BUFFALO – International Ice Hockey Federation president Rene Fasel said he has “no choice” but to broker an agreement to have the NHL participate in the 2022 Winter Olympics in Beijing, but acknowledged there is no way the international body will be able to afford to pay the NHL’s travel and insurance expenses.
So once again it will be up to the players to decide how much Olympic participation means to them. It puts them in an untenable spot to force them to make that choice. Do they continue to put up with the much-despised escrow payments in exchange for Olympic participation? Because if this is a collective bargaining issue, the NHL will be looking for a concession. So if the players accept continuing escrow in order to play in the Olympics, they remained saddled with something they hate. If they sacrifice the Olympics, then they look like the party that scuttled Olympic participation.
“To have the best on best in the Olympics in Beijing, this is my mission to do it, to make this happen, but the problem is dollars,” Fasel said, rubbing his fingers together. “The answer is (in collective bargaining). How big will the pressure be from the (NHL)PA? I would say the solution is in the hands of the players because without the players, what do we do? If they want to come to the Games, they have to say so.”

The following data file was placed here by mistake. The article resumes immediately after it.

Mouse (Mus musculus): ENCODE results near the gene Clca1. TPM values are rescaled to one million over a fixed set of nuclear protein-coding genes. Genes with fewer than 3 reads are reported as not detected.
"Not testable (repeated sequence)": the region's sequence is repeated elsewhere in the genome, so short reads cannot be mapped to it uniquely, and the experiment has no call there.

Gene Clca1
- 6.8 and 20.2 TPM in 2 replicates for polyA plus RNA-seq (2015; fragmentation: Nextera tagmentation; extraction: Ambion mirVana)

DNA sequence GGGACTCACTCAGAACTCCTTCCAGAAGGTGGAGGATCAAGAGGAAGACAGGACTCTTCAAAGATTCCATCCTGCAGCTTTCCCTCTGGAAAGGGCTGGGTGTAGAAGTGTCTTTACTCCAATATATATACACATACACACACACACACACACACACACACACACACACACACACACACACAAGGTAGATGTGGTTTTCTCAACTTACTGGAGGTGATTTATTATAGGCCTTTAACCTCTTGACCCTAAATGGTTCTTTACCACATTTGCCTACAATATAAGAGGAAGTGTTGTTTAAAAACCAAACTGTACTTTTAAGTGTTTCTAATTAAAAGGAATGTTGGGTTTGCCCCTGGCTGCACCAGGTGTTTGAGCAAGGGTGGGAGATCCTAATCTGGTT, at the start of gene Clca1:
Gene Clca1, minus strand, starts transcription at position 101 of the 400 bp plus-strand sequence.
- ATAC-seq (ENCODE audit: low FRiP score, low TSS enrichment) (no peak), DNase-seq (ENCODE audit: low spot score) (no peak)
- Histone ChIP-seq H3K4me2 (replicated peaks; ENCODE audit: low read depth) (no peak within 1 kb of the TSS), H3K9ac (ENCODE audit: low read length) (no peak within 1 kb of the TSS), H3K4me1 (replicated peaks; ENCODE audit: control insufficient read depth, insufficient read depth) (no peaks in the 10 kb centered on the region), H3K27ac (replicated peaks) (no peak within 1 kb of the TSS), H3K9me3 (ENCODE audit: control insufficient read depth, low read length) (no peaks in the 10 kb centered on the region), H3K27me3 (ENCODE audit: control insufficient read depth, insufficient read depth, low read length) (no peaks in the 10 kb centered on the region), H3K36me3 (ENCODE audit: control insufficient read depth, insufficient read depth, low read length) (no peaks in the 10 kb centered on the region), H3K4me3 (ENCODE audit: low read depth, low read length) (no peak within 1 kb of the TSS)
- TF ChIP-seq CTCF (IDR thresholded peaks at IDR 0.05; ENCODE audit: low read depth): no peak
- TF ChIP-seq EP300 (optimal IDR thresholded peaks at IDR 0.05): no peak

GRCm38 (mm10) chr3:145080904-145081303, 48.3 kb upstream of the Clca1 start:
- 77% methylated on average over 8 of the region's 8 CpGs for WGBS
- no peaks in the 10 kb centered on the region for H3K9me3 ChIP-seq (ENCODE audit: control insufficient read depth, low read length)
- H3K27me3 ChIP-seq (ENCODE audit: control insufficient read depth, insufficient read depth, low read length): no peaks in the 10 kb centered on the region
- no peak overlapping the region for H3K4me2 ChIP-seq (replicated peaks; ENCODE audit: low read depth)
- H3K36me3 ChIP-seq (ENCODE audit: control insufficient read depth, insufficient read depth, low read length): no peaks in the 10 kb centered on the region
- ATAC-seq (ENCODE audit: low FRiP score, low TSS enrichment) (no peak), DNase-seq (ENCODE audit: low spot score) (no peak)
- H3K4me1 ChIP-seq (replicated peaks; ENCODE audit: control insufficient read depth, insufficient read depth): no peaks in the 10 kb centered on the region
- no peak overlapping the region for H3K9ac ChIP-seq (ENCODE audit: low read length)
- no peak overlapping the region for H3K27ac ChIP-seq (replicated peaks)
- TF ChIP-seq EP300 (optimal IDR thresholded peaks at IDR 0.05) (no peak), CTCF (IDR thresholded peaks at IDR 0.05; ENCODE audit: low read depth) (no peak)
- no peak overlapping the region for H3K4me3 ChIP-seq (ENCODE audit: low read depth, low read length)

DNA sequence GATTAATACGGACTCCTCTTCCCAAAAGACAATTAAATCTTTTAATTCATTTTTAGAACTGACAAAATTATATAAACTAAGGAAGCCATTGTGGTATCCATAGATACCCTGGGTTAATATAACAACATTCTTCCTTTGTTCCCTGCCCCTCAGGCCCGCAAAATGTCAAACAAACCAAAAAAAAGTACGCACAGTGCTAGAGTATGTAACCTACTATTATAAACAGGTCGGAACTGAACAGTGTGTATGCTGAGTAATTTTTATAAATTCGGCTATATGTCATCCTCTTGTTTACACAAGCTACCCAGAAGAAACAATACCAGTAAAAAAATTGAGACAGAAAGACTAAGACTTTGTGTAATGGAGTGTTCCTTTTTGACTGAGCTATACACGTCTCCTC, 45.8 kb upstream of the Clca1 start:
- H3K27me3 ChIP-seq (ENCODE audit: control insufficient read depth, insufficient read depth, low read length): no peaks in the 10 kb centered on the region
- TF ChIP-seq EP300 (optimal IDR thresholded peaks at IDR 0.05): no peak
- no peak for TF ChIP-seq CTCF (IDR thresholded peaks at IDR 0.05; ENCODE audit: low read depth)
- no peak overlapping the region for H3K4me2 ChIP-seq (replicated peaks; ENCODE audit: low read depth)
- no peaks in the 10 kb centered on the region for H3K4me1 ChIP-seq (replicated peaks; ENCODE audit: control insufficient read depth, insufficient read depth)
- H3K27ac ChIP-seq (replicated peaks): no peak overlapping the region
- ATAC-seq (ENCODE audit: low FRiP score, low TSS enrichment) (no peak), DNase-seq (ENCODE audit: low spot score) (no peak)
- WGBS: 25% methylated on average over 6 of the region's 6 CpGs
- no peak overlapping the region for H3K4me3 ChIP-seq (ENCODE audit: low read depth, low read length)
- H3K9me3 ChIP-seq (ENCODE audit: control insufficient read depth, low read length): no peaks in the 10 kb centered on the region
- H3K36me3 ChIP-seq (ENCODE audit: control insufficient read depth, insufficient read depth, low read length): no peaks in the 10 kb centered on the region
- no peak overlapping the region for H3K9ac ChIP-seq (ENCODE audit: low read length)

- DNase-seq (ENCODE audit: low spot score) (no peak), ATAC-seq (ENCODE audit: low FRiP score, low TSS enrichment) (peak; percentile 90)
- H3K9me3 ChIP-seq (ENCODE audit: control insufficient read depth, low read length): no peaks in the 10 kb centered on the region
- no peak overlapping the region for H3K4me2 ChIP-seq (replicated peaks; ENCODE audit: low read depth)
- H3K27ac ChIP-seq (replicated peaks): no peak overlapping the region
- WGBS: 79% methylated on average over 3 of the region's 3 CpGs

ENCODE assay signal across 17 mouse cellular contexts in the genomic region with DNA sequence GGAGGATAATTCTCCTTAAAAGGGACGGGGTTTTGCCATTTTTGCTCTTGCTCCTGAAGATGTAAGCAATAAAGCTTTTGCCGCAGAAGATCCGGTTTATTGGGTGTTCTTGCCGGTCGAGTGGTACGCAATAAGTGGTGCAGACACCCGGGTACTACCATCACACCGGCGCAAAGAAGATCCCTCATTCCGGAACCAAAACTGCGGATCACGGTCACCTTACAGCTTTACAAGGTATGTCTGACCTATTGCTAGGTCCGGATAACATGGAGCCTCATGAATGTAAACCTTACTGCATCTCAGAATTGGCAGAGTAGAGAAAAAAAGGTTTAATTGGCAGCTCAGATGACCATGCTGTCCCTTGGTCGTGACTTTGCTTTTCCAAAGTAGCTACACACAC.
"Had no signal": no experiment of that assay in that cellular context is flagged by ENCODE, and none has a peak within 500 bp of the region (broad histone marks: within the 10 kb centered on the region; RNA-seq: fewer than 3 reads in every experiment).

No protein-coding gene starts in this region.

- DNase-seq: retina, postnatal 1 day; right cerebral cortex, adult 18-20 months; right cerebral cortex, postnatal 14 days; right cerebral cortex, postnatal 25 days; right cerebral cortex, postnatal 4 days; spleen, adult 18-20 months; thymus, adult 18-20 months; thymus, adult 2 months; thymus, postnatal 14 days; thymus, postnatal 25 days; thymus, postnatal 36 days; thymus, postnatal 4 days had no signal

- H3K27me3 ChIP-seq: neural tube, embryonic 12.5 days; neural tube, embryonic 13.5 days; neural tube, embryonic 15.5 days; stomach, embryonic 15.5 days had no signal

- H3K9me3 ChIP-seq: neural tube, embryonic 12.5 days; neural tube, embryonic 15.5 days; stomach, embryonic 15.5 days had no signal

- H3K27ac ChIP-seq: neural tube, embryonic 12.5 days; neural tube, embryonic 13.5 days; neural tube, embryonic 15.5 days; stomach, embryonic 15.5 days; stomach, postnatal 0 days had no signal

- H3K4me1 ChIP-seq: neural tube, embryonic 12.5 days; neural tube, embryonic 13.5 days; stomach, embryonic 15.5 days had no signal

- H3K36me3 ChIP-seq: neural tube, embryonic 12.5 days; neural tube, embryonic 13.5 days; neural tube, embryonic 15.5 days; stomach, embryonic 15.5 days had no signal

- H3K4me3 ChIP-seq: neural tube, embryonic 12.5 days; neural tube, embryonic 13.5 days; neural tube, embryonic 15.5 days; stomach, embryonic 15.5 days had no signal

Fasel said he planned to speak with NHLPA executive director Don Fehr on Wednesday at the World Junior Championship about that very matter. Fasel also said he believes NHL commissioner Gary Bettman “has a huge interest to go to (Beijing),” and he’d better be right. Because there’s no way the NHL is going to pay $15 million in insurance and travel costs for the privilege to play in the Games. And it’s clear the International Olympic Committee isn’t going to foot the bill. The IIHF was willing to cover the costs for Pyeongchang, but the NHL still balked at participating.
Clearly, there is still a ton of work to do. Fasel said the IIHF will pay about $3 million in travel and insurance costs for Pyeongchang – which breaks down to about $250,000 per team and $10,000 per player – but the players involved have much smaller contracts. And even though it was prepared to pay for Pyeongchang, Fasel said the IIHF will not be in a similar position for Beijing.
“The IIHF cannot afford for 2022 the $15 million to cover the expenses of transportation and insurance,” Fasel said. “We will not be able to do it. The deal we negotiated before will not work for 2022.”
Fasel clearly knows the IIHF is in a difficult spot here. Not having NHL players at the Olympics is not going to grow the game globally. But he knows the NHL is holding all the leverage here and will make the decision to go to Beijing based on opportunity cost factors, two of which are getting concession from the players and having its expenses paid. Fasel has said that failing that, federations have batted around the idea of adopting the FIFA model of Olympic participation, which provides for an under-23 tournament. “I know the IOC is not happy about that,” Fasel said. That would still diminish the tournament, however, given the fact that the best under-23 players in the world are either playing in the NHL or under contract to an NHL team. Fasel also did mention an under-20 tournament, but that would kill the golden goose that is the World Junior Championship.
So it may be well and good for Fasel to boldly claim it’s his mission to get this done. But it may very well be Mission Impossible.
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